Barker’s Hypothesis Among the Global Poor: Positive Long-term Cardiovascular Effects of In-utero Famine Exposure

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Population Center Working Papers (PSC/PARC)
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Barker hypothesis
in utero
cardiovascular health
Demography, Population, and Ecology
Family, Life Course, and Society
Inequality and Stratification
Medicine and Health
Social and Behavioral Sciences
We gratefully acknowledge the generous support for the Mature Adults Cohort of the Malawi Longitudinal Study of Families and Health (MLSFH-MAC) by the the Swiss Programme for Research on Global Issues for Development (SNF r4d Grant 400640_160374). We also gratefully acknowledge support by National Institute of Child Health and Human Development (NICHD, Grant Nos. R03 HD05 8976, R21 HD050653, R01 HD044228, R01 HD053781) and National Institute on Aging (NIA, Grant No. R21 AG053763), as well as support through the Population Studies Center (supported by NICHD R24 HD-044964) and Population Aging Research Center (supported by NIA P30 AG12836) at the University of Pennsylvania.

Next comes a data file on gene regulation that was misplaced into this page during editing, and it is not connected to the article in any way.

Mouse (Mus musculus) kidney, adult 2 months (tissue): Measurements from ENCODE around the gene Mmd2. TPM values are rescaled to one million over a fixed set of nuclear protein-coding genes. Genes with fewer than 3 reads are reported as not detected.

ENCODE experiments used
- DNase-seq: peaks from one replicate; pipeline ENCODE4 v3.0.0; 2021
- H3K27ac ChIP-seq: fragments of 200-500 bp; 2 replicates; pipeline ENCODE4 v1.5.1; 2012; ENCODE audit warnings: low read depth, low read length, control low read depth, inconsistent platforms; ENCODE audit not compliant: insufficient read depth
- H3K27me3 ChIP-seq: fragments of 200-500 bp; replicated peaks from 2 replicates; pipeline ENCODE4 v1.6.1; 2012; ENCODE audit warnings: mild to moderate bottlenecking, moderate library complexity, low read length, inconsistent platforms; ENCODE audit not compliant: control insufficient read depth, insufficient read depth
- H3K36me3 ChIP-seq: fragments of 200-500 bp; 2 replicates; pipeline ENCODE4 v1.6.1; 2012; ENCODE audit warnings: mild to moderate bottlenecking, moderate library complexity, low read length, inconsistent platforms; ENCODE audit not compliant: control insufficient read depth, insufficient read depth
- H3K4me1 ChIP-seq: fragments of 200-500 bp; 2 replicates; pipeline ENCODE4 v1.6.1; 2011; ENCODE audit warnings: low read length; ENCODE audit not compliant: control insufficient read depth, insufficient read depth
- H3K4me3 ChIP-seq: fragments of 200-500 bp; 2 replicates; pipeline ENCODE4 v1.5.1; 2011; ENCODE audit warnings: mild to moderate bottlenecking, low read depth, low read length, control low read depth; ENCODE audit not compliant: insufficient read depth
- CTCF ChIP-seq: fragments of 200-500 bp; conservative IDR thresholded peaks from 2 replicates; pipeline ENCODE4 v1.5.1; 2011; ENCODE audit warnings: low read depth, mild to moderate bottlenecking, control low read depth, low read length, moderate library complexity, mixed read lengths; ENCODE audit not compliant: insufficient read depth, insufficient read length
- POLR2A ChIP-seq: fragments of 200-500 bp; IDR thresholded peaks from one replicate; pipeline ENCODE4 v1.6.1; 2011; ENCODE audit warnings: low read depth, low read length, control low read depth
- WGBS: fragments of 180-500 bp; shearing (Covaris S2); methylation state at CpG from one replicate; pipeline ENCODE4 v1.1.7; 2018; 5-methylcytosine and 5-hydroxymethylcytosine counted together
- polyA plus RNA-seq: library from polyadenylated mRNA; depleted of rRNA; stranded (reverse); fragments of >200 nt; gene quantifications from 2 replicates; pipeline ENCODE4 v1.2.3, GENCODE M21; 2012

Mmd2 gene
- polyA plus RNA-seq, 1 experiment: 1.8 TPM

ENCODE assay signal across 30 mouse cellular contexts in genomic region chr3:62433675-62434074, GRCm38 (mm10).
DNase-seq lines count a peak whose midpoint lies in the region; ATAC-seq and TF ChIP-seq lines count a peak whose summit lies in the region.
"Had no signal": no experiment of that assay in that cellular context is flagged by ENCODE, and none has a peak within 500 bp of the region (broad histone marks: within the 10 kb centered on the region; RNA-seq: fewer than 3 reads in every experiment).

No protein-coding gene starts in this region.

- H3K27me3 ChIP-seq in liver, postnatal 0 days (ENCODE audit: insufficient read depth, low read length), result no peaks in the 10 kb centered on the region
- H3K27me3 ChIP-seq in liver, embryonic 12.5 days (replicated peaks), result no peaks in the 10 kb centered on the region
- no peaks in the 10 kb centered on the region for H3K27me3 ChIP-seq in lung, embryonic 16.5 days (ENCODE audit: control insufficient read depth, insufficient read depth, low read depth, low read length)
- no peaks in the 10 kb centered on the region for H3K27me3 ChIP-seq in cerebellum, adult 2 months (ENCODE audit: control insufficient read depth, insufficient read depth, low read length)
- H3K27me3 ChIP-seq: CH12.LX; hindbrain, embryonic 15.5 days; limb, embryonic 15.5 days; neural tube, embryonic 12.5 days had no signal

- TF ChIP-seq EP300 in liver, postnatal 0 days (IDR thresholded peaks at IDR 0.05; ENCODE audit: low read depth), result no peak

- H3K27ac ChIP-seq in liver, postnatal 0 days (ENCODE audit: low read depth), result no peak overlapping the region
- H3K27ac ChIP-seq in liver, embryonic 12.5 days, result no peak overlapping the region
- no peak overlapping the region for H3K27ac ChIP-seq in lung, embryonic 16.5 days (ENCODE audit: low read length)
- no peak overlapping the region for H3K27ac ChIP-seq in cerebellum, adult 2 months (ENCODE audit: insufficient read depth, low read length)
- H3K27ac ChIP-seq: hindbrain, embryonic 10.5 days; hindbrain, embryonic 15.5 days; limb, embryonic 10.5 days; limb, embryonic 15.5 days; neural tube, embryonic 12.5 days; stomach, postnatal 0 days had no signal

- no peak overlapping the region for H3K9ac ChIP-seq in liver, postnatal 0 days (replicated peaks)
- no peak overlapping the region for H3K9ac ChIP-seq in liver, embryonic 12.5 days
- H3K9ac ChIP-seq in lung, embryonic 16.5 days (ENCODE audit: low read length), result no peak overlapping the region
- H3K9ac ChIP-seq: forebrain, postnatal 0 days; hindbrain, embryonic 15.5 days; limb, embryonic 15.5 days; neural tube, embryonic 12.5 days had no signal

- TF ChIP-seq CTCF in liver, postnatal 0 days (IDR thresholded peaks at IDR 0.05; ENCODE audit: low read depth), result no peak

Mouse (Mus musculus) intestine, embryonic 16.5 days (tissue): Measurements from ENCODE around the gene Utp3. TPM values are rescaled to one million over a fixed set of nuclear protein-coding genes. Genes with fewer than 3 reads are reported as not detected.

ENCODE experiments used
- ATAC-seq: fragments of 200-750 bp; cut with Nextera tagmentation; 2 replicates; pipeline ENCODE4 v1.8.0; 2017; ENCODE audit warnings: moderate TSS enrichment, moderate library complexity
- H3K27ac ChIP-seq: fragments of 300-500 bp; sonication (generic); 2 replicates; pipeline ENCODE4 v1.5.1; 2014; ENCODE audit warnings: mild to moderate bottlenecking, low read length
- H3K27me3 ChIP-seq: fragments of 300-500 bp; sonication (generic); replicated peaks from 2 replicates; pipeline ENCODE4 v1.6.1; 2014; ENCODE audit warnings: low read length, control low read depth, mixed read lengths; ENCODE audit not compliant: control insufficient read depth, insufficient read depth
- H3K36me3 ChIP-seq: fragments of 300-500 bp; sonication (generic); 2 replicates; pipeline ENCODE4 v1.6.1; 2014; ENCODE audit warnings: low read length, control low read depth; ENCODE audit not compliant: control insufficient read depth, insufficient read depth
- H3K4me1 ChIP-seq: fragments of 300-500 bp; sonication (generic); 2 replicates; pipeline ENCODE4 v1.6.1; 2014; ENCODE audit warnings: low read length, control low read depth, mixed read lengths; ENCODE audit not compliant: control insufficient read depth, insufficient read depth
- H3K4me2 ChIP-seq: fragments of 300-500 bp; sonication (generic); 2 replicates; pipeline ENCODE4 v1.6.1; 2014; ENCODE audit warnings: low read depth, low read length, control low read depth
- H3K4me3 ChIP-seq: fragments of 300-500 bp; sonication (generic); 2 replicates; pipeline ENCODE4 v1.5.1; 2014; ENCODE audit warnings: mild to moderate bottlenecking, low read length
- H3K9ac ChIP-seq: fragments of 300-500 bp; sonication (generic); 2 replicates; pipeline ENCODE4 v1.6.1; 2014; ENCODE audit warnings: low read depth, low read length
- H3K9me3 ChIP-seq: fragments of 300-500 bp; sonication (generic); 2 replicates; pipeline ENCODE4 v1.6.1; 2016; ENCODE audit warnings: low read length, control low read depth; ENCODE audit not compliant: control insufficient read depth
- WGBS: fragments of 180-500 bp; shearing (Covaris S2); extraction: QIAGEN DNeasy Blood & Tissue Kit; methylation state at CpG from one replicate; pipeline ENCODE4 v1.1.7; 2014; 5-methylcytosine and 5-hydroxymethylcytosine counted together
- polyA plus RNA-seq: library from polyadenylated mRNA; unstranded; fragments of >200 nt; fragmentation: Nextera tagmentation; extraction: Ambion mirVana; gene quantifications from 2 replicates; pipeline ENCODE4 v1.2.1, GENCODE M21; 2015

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An influential literature on the Barker's hypothesis (or the Developmental Origins of Health and Disease, DOHaD) has documented that poor conditions in utero lead to higher risk of hypertension, diabetes, stroke and heart disease in middle age in middle- and high-income contexts. One of the main explanations is that periods of high calorie intake after birth are inconsistent with the adaptations that the fetus makes to prepare for a poor resources environment (thrifty phenotype hypothesis). Using data from a persistently low-income country, Malawi, we find that individuals exposed in utero to a substantial famine in 1949, have lower levels of blood pressure and blood sugar and less symptoms associated with stroke over half a century later. These findings may be explained by a prolonged period of malnutrition following the famine in contrast to most of the contexts studied in the previous literature.

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